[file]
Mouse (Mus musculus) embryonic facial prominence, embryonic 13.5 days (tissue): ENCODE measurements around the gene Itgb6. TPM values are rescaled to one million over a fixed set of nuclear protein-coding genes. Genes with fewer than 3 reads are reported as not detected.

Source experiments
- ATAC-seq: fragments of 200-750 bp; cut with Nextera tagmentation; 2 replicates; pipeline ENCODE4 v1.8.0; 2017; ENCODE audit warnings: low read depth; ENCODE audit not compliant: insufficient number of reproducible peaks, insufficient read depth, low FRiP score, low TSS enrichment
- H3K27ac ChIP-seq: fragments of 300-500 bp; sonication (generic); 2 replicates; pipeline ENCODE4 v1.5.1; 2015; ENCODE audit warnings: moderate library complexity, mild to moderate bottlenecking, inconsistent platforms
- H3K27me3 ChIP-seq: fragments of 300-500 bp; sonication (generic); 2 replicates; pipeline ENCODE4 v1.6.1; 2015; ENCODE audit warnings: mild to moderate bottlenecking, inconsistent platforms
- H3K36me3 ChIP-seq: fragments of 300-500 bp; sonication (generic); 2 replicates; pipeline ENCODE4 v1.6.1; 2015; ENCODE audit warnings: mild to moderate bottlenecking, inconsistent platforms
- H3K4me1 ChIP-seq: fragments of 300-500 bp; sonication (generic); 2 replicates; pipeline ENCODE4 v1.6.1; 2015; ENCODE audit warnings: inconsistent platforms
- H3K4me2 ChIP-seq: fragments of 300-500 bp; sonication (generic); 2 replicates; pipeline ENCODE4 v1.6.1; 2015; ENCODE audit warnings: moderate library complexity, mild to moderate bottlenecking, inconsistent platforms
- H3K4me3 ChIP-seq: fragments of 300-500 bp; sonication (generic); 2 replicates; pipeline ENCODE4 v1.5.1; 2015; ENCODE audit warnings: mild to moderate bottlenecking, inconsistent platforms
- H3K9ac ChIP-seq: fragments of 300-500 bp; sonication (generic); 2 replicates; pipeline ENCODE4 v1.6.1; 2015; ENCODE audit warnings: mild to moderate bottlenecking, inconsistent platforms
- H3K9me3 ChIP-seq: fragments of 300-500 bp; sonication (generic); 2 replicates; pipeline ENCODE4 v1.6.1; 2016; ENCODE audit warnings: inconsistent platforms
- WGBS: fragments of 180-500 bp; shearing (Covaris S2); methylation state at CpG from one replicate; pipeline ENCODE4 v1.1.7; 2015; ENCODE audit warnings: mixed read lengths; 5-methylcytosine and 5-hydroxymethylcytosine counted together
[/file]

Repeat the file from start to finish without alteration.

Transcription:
Mouse (Mus musculus) embryonic facial prominence, embryonic 13.5 days (tissue): ENCODE measurements around the gene Itgb6. TPM values are rescaled to one million over a fixed set of nuclear protein-coding genes. Genes with fewer than 3 reads are reported as not detected.

Source experiments
- ATAC-seq: fragments of 200-750 bp; cut with Nextera tagmentation; 2 replicates; pipeline ENCODE4 v1.8.0; 2017; ENCODE audit warnings: low read depth; ENCODE audit not compliant: insufficient number of reproducible peaks, insufficient read depth, low FRiP score, low TSS enrichment
- H3K27ac ChIP-seq: fragments of 300-500 bp; sonication (generic); 2 replicates; pipeline ENCODE4 v1.5.1; 2015; ENCODE audit warnings: moderate library complexity, mild to moderate bottlenecking, inconsistent platforms
- H3K27me3 ChIP-seq: fragments of 300-500 bp; sonication (generic); 2 replicates; pipeline ENCODE4 v1.6.1; 2015; ENCODE audit warnings: mild to moderate bottlenecking, inconsistent platforms
- H3K36me3 ChIP-seq: fragments of 300-500 bp; sonication (generic); 2 replicates; pipeline ENCODE4 v1.6.1; 2015; ENCODE audit warnings: mild to moderate bottlenecking, inconsistent platforms
- H3K4me1 ChIP-seq: fragments of 300-500 bp; sonication (generic); 2 replicates; pipeline ENCODE4 v1.6.1; 2015; ENCODE audit warnings: inconsistent platforms
- H3K4me2 ChIP-seq: fragments of 300-500 bp; sonication (generic); 2 replicates; pipeline ENCODE4 v1.6.1; 2015; ENCODE audit warnings: moderate library complexity, mild to moderate bottlenecking, inconsistent platforms
- H3K4me3 ChIP-seq: fragments of 300-500 bp; sonication (generic); 2 replicates; pipeline ENCODE4 v1.5.1; 2015; ENCODE audit warnings: mild to moderate bottlenecking, inconsistent platforms
- H3K9ac ChIP-seq: fragments of 300-500 bp; sonication (generic); 2 replicates; pipeline ENCODE4 v1.6.1; 2015; ENCODE audit warnings: mild to moderate bottlenecking, inconsistent platforms
- H3K9me3 ChIP-seq: fragments of 300-500 bp; sonication (generic); 2 replicates; pipeline ENCODE4 v1.6.1; 2016; ENCODE audit warnings: inconsistent platforms
- WGBS: fragments of 180-500 bp; shearing (Covaris S2); methylation state at CpG from one replicate; pipeline ENCODE4 v1.1.7; 2015; ENCODE audit warnings: mixed read lengths; 5-methylcytosine and 5-hydroxymethylcytosine counted together